WASHINGTON, D.C. – In small to large protests, Americans from coast to coast are exercising their right to free expression. In some cases, though, protests that started out peaceful have turned violent.
“Injured three people, cuts and bruises,” said Mat Davis, a protester in Indianapolis, who saw a vehicle strike several protesters. “It was bad.”
In Michigan, Bailee Majeske experienced a protest get out of hand.
“There was a lot of rioting, just cars parked in the street were getting smashed,” she said, “and then there was a brick thrown at my head and my friend was stabbed.”
So, what happens if you are injured during civil unrest? Getting medical attention is a first priority but knowing exactly what your health insurance covers is key.
“You'd need to know what is in the policy - what is covered and especially what is not covered,” said Ray Farmer, who heads up the National Association of Insurance Commissioners (NAIC). “If a protest happens to turn violent and include some rioting, I think that would be extremely difficult for an insurance company to prove that those injuries occurred due to an excluded act, even if the policy had such a provision.”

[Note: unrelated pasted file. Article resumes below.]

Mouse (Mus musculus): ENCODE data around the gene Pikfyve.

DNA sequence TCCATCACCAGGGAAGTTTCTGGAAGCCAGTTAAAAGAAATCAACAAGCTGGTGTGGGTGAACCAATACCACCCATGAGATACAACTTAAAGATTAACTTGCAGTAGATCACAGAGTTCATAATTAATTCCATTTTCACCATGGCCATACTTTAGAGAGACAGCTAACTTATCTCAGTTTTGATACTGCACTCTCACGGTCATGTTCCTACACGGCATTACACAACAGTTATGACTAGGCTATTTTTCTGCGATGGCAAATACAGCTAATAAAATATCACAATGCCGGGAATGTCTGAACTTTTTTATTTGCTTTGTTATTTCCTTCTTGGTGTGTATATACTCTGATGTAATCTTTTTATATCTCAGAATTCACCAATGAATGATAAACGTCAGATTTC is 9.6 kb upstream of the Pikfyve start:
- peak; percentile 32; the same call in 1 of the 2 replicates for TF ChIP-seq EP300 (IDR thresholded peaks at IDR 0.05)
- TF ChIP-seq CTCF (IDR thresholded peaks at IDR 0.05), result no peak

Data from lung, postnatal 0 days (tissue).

Some policies, though, do have exclusions, like if you take part in “illegal acts” or participate in “civil unrest.” How that’s specifically defined would be up to an insurer, but it could range from vandalism and property damage to violating a community’s established curfew, or failing to leave an area if police order you to do so.
However, Farmer says there are some things a consumer should be aware of, in the event they are denied coverage for the treatment of injuries sustained during civil unrest. One – ask the insurance company to point out the specific language being used to deny a claim, and two – reach out to your state’s department of insurance for help navigating the process.
“That's our job is to regulate the insurance industry, but more importantly to protect consumers,” he said.
While Farmer said there are no reports of protesters’ claims being denied so far, before it even gets to that point, it’s important understand the details in your health insurance coverage.
“You certainly don't want any surprises,” he said.
As for those who have been caught by surprise, there’s some advice from them, as well.
“If you notice there are riots breaking out, it may be time to go home and support from a distance,” Majeske said.
For more information on your state’s Department of Insurance, click here.